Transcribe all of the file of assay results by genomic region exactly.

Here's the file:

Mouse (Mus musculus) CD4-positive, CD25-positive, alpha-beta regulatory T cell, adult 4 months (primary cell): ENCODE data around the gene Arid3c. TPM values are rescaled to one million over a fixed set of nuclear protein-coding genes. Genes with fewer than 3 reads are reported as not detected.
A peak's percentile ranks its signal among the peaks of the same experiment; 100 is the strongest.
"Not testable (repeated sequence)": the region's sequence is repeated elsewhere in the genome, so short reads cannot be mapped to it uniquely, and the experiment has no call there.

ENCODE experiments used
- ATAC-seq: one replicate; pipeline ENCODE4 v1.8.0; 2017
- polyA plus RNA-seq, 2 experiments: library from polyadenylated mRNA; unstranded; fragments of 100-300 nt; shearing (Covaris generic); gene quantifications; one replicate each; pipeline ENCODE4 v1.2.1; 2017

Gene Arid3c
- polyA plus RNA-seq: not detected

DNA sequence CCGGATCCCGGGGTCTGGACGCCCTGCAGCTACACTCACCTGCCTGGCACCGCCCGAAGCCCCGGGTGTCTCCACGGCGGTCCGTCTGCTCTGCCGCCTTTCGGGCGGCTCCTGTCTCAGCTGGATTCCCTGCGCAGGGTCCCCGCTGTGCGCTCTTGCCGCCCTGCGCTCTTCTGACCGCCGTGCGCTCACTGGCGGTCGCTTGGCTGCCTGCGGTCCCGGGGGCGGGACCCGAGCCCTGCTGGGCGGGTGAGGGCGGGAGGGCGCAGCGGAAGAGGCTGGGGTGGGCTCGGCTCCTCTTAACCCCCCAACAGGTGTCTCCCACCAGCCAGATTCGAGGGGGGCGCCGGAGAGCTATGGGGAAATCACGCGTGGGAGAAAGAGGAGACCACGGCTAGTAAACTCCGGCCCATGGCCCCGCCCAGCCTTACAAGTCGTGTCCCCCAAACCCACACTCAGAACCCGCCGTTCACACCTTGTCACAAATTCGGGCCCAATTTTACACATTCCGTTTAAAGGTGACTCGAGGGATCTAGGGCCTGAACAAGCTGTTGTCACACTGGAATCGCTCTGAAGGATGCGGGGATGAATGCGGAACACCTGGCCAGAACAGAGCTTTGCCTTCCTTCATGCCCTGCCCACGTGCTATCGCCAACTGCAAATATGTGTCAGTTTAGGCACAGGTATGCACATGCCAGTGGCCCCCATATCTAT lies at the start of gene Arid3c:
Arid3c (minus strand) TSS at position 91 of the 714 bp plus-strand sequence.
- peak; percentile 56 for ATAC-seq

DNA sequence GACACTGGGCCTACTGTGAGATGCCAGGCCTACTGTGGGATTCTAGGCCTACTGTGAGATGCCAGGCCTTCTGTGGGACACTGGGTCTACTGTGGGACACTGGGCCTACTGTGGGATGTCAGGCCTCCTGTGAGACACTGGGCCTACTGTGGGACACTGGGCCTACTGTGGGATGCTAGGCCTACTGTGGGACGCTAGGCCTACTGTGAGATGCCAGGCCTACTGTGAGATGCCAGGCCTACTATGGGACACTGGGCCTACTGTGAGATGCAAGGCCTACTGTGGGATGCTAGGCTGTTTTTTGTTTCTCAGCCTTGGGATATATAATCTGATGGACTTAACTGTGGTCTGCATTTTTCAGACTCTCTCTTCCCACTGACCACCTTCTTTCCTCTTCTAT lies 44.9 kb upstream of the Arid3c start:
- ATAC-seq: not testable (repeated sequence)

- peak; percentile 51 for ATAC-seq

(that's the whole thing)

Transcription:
Mouse (Mus musculus) CD4-positive, CD25-positive, alpha-beta regulatory T cell, adult 4 months (primary cell): ENCODE data around the gene Arid3c. TPM values are rescaled to one million over a fixed set of nuclear protein-coding genes. Genes with fewer than 3 reads are reported as not detected.
A peak's percentile ranks its signal among the peaks of the same experiment; 100 is the strongest.
"Not testable (repeated sequence)": the region's sequence is repeated elsewhere in the genome, so short reads cannot be mapped to it uniquely, and the experiment has no call there.

ENCODE experiments used
- ATAC-seq: one replicate; pipeline ENCODE4 v1.8.0; 2017
- polyA plus RNA-seq, 2 experiments: library from polyadenylated mRNA; unstranded; fragments of 100-300 nt; shearing (Covaris generic); gene quantifications; one replicate each; pipeline ENCODE4 v1.2.1; 2017

Gene Arid3c
- polyA plus RNA-seq: not detected

DNA sequence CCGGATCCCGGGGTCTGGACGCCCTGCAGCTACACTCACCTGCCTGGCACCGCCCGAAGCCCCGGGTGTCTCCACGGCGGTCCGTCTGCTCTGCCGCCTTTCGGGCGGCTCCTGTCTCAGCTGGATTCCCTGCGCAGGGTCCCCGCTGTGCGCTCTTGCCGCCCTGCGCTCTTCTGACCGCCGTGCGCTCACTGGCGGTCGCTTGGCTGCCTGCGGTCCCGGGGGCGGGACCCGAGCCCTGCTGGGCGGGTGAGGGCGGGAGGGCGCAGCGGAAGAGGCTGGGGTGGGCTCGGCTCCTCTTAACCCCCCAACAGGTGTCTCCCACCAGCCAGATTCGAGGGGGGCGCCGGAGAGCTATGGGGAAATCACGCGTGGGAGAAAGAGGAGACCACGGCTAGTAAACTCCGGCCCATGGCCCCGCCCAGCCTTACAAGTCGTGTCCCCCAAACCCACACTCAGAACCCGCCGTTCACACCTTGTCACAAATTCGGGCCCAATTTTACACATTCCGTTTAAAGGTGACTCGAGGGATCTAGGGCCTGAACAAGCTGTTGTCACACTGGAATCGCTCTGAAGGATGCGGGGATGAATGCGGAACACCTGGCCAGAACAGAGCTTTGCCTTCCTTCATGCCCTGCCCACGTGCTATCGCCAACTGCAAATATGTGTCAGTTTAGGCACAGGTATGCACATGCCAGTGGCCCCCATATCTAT lies at the start of gene Arid3c:
Arid3c (minus strand) TSS at position 91 of the 714 bp plus-strand sequence.
- peak; percentile 56 for ATAC-seq

DNA sequence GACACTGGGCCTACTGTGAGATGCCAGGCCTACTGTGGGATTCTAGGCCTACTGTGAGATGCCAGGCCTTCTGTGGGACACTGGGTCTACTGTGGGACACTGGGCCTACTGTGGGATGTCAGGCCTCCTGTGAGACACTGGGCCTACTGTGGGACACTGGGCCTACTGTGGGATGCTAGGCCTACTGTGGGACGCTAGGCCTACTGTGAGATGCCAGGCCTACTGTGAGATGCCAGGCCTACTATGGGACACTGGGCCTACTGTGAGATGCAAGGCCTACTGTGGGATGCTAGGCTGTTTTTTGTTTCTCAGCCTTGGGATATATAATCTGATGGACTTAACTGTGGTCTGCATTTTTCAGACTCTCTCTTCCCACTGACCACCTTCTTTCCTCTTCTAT lies 44.9 kb upstream of the Arid3c start:
- ATAC-seq: not testable (repeated sequence)

- peak; percentile 51 for ATAC-seq